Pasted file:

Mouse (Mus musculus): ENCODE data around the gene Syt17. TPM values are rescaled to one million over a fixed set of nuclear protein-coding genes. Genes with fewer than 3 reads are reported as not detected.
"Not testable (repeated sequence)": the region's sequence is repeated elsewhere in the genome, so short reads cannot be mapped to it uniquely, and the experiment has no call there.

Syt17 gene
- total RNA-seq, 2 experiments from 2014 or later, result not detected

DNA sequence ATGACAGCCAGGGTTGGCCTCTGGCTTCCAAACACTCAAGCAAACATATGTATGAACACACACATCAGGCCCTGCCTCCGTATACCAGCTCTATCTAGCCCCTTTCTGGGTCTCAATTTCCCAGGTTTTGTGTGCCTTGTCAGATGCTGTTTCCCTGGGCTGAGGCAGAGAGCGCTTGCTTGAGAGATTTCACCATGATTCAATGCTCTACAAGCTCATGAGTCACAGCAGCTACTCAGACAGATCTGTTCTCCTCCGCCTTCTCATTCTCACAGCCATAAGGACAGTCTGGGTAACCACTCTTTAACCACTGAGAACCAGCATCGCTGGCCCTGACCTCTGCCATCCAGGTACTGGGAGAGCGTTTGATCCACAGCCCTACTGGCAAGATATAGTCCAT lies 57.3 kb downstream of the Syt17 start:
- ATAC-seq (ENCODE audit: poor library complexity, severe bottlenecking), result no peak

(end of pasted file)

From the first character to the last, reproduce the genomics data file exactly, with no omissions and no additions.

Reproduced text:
Mouse (Mus musculus): ENCODE data around the gene Syt17. TPM values are rescaled to one million over a fixed set of nuclear protein-coding genes. Genes with fewer than 3 reads are reported as not detected.
"Not testable (repeated sequence)": the region's sequence is repeated elsewhere in the genome, so short reads cannot be mapped to it uniquely, and the experiment has no call there.

Syt17 gene
- total RNA-seq, 2 experiments from 2014 or later, result not detected

DNA sequence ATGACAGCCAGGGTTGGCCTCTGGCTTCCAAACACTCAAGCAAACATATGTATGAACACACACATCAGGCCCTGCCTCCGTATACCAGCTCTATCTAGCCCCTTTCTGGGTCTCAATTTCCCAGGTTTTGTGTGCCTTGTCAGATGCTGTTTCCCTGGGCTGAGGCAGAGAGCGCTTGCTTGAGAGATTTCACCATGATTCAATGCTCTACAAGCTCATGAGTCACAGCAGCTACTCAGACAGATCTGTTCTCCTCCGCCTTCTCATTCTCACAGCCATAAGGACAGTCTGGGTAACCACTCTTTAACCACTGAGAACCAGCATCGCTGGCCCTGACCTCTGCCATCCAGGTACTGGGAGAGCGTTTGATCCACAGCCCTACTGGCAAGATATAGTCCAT lies 57.3 kb downstream of the Syt17 start:
- ATAC-seq (ENCODE audit: poor library complexity, severe bottlenecking), result no peak